Hanukkah ended December 20th. This year, I have been more interested in this Jewish holiday than I ever have been before. I am not Jewish but a little research about it has led me on a treasure hunt, finding greater revelation and fascination with Jesus. In this season, where so many Christians are focused on the birth of Jesus, why is it important to look at Hanukkah?
Hanukkah means “dedication” and it commemorates the rededication of the Jewish temple after the Maccabean revolt. This deliverance of the Jewish people from the tyranny of the Greeks came over a century before Christ was born. The Jews were greatly outnumbered and God brought miraculous deliverance through a family known as the Maccabees.
I have to admit the first thing that fascinates me about the subject of Hanukkah is the celebration of the multiplication of oil. After the Maccabean revolt in 165 BC, there is a story that appears in the Jewish Talmud that the Jews cleansed the defiled temple and lit the temple lampstand with only one jar of oil that should have lasted only one day. That oil lasted 8 days until more oil could be readied for burning.
At the Lampstand meetings that we host at our house once a month we have talked about pressing out oil for ourselves so that we will have a reservoir filled with oil to burn brightly. What is the “oil” we need in our lives? The oil of a history with God. The oil pressed out by meditation and study of God’s word. The oil of growing devotion and love toward Jesus. Just as in that Jewish legend, we cannot get this “oil” in our own strength. We also need supernatural multiplication of that kind of oil. We offer our small part and He adds the other 99%.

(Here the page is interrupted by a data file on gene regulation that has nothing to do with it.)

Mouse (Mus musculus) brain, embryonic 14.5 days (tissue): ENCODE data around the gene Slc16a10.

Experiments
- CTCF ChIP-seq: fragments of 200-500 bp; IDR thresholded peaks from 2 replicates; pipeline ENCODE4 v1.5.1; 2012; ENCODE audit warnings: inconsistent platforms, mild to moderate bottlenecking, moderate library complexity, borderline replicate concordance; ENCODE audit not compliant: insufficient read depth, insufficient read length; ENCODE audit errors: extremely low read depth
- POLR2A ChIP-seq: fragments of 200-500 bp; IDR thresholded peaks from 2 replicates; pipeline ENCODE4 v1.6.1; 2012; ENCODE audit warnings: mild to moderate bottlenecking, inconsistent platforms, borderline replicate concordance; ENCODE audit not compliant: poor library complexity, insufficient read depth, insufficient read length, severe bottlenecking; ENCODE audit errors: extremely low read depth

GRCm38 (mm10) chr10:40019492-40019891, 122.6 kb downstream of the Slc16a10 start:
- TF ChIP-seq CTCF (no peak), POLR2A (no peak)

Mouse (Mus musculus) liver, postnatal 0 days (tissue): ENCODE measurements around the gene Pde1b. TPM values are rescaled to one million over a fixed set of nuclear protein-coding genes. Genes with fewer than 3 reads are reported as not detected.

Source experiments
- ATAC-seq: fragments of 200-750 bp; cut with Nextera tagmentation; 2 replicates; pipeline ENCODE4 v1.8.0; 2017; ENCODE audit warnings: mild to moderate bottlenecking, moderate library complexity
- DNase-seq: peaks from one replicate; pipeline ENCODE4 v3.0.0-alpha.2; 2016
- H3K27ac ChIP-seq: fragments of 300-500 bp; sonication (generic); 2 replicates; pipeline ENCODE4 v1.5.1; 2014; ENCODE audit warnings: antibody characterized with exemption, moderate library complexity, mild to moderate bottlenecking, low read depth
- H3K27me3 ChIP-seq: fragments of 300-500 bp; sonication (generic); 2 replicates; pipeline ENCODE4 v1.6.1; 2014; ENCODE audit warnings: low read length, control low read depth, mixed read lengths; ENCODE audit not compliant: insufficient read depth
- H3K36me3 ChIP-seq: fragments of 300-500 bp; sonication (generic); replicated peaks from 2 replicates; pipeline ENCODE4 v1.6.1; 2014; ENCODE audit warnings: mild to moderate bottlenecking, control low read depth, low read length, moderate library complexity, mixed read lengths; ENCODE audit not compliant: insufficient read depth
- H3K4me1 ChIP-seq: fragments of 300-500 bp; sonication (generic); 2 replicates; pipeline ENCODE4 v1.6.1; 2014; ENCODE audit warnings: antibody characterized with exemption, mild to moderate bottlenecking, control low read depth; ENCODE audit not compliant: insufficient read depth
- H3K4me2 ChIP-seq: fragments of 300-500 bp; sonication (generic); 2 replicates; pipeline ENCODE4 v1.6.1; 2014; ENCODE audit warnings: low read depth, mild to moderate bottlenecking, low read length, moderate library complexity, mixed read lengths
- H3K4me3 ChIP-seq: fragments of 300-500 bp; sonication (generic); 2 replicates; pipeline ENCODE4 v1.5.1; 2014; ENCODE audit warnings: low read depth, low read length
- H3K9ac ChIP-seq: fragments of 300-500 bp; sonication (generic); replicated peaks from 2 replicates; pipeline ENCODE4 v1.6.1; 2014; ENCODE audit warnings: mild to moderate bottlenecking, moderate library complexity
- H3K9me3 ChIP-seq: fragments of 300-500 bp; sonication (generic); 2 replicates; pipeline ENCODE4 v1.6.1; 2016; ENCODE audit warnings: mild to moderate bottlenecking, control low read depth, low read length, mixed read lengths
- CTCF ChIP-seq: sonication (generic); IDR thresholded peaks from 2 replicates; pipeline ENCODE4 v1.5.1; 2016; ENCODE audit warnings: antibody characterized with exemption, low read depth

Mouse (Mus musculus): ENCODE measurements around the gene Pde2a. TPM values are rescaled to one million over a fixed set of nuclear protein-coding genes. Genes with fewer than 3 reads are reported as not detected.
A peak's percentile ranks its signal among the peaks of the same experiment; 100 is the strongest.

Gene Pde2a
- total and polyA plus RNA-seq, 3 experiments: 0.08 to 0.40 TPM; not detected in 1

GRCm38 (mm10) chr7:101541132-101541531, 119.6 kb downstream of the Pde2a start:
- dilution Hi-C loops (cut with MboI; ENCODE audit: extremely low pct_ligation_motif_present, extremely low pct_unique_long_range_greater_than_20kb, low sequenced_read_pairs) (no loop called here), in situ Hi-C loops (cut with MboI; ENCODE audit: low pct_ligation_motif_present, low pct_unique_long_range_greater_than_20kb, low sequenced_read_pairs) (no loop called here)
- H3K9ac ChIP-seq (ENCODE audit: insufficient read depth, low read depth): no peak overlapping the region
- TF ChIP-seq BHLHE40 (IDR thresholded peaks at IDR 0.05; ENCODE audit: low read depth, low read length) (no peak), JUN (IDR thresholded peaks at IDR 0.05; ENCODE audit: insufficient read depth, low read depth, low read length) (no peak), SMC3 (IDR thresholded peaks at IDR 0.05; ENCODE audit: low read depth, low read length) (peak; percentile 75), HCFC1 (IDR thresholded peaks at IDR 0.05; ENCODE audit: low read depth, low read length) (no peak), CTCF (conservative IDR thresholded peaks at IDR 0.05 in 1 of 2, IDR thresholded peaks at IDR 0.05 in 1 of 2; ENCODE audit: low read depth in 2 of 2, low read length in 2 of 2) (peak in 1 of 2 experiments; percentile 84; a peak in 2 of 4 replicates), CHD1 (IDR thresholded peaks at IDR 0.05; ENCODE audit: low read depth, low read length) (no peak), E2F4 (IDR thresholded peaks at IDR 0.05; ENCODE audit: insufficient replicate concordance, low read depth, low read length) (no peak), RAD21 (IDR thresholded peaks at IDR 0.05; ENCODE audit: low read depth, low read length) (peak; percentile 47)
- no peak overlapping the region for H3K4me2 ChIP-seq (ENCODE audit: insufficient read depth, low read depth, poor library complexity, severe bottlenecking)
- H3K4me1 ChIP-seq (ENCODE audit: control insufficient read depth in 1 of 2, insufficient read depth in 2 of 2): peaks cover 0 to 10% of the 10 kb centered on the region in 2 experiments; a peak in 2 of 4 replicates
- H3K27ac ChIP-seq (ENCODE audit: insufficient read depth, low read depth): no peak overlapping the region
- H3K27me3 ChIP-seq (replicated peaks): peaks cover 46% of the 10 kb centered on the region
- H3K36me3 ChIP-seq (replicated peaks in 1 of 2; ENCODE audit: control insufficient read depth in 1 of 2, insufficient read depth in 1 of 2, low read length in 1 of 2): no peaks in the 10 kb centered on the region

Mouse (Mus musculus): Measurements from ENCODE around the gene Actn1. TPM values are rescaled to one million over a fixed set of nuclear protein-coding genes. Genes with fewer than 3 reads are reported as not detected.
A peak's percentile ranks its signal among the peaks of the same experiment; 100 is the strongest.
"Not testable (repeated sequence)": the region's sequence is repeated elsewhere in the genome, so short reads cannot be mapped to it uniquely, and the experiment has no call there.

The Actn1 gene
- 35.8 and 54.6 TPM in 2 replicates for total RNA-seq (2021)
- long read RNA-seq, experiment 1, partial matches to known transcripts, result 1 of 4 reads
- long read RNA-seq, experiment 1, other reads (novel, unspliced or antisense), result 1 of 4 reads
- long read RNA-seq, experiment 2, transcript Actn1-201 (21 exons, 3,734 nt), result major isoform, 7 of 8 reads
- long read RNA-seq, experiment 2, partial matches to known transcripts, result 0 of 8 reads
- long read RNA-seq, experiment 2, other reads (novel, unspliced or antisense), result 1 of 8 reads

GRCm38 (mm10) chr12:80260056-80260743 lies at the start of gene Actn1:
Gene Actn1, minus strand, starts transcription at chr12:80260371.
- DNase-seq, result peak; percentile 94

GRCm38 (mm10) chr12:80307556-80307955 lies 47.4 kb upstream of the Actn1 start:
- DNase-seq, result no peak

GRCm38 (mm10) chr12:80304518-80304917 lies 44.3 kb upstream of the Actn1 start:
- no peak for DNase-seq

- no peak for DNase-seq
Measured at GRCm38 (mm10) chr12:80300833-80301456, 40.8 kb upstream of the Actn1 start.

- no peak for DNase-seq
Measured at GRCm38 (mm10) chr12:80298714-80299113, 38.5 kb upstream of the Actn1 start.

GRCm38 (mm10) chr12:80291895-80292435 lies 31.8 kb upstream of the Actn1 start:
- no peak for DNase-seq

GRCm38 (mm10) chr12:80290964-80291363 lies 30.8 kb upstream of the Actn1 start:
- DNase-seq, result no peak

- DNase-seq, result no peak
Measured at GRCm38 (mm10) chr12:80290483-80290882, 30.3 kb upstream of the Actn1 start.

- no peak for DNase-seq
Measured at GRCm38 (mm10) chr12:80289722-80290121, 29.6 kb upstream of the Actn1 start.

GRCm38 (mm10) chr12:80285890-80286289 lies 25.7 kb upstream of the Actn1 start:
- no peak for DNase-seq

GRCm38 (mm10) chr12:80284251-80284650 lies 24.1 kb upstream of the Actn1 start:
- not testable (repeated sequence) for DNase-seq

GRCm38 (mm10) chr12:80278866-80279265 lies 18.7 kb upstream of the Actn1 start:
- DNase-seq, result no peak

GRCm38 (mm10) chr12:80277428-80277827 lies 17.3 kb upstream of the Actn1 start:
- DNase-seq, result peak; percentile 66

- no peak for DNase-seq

As I began to study Hanukkah even more I began to see that there was a greater miracle that the Jews experienced than the multiplication of lampstand oil. Jesus Himself and what He had come to do as Messiah and Deliverer was the greater miracle.
The only time this holiday is ever mentioned in Scripture is in John 10. This is a fascinating passage in which Jesus is responding to the question asking whether He was the Messiah or not. I came across an article by David Brickner from a Jews for Jesus newsletter in 1998 that gives a simple and clear look at this passage revealing Christ in the Feast of Hanukkah. Below is one excerpt from the article. (The “Antiochus” mentioned was the Greek/Selucid ruler who declared himself “the manifest god.”)
“The rededication of the Temple was a reminder of God’s power to keep His promises and preserve His people Israel. But One greater than the Temple stood on Solomon’s porch that day. And He made an astounding claim. “I and My Father are one” (v.30). Remember, this is Hanukkah. Fresh in my people’s minds was the fact that they had rightly rejected the false claims of Antiochus. Now here is Jesus, standing in the Temple asserting His own claim to deity. The reaction of my people was predictable. “Then the Jews took up stones again to stone Him” (v.31). And if He hadn’t been who He claimed to be, they would have been absolutely right to do so.”
To read the entire article, CLICK HERE.
The truth is Jesus is the Messiah, and He is everything He claimed to be, yet was missed as the “greater miracle” to the Jewish people. He was the one who could deliver them from more than the threat of Roman tyranny; He had come to deliver them from the guilt and punishment of their sin and to bring them back into right relationship with Father God.
We have a great opportunity to pray for Israel and join with the apostle Paul’s desire that all of Israel would be saved. Let us pray for the Jewish people in this Hanukkah season that they would see the Light of the World, Jesus as their Messiah who is the one who still has the power to keep his promises and preserve His people Israel.
Matthew or Julie Wine